The circular pathway of inlaid stone in the center of the circle of oaks is a tool for walking prayer. It can be thought of as a metaphor for the Christian life, which is often described as a pilgrimage or journey with God, where we can grow closer in relationship with God, and in turn, closer to others. In this practice of prayer, we are fully engaging our minds, bodies, and spirits at the same time.
The labyrinth at St. David’s was created by parishioners in the fall of 1997, completed in the summer of 1998, and it is open to the community for walking.
The earliest known Christian labyrinth is located in a church in Algeria, with the words Sancta Eclesia (holy church) inscribed in its center. As early as A.D. 350, worshipers entering the church would trace the labyrinth with their finger in order to focus their thoughts and open themselves up to the presence of God.
In the Middle Ages, many cathedrals in Europe began to construct larger labyrinths. Christians who could not make a pilgrimage to Jerusalem would instead travel to these cathedrals to walk the labyrinth as a spiritual pilgrimage, symbolizing the journey to the Holy Land. The labyrinth in the floor of the nave at Chartres Cathedral in France is the most well known of these medieval designs.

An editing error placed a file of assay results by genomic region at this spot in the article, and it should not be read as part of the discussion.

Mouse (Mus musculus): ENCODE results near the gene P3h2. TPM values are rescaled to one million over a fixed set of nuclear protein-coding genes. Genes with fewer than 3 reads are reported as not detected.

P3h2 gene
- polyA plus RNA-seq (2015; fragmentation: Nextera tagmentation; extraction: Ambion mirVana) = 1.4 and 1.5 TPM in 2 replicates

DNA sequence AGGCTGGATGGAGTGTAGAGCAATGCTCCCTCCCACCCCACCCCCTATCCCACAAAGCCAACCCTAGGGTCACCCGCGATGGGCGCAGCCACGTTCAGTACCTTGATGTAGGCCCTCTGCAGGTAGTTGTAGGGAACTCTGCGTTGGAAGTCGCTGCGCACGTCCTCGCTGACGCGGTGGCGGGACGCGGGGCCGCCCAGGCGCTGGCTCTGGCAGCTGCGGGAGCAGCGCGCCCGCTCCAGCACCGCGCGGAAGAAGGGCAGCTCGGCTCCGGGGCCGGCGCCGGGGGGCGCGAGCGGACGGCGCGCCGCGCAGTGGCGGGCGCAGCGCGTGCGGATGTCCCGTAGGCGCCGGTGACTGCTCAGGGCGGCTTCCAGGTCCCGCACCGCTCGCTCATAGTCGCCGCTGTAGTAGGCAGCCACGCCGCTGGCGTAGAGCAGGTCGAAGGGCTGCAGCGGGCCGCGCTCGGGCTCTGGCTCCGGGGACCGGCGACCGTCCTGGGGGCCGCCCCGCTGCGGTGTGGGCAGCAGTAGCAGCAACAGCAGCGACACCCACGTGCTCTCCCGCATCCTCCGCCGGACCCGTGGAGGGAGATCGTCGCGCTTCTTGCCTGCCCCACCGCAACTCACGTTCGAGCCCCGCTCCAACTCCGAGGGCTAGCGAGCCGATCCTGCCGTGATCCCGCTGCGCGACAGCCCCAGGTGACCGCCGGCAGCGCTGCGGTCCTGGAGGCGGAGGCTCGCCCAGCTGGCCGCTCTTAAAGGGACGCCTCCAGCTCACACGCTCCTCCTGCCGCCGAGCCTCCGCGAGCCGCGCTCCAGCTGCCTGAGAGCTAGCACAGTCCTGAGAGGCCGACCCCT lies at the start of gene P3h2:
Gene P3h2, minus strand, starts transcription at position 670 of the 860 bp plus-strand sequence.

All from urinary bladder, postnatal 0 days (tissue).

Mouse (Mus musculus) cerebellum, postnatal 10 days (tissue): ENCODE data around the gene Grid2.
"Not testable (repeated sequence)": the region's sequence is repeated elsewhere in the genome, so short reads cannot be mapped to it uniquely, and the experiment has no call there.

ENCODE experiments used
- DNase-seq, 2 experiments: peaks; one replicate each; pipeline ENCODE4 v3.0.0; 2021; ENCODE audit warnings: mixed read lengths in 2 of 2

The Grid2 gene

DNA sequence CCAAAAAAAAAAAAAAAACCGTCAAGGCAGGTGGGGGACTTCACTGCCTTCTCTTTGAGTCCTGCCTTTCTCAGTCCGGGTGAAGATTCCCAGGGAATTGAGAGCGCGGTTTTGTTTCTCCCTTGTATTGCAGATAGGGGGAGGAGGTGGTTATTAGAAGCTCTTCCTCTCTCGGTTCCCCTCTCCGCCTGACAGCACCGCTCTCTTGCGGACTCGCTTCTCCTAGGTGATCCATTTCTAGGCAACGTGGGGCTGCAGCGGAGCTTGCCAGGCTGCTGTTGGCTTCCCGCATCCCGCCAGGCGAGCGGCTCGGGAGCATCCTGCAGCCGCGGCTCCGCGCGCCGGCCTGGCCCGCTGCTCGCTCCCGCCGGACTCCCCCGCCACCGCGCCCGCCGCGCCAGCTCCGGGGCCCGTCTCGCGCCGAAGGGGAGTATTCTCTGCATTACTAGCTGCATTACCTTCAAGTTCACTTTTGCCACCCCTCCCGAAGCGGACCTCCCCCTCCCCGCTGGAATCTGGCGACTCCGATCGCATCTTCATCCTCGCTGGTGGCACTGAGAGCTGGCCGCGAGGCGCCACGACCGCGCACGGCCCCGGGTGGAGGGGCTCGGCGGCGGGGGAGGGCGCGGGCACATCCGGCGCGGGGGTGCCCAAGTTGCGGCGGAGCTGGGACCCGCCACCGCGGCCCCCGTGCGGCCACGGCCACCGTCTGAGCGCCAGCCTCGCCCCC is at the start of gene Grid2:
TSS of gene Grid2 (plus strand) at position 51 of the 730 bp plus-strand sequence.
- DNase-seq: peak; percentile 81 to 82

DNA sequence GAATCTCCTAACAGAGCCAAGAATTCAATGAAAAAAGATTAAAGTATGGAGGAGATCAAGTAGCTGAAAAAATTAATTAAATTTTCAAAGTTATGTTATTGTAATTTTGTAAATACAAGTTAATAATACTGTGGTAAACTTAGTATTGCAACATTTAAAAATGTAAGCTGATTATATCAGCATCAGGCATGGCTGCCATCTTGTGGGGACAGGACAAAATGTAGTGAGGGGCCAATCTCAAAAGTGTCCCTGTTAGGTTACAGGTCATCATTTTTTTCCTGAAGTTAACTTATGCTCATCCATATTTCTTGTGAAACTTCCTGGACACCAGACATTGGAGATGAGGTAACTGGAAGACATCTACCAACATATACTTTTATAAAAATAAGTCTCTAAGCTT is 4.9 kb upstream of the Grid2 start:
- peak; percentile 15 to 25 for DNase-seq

The labyrinth may look like a maze, but it isn’t. There is only one path. There are no dead ends. No tricks or traps. Just a single path leading to the center. There are twists and turns, representative of life’s changes and new directions, and in this way it serves as a metaphor for the Christian life.
As one walks, one prays. For some the journey to the center may be a time to let go of everyday life, quiet the mind and seek the presence of God. At the center many walkers linger for a time, seeking the illumination of the Holy Spirit or opening themselves to the presence of God. In leaving, the walkers follow the same path that brought them to the center, still praying, yet taking with them what blessing, insight or answer to prayer they might have received.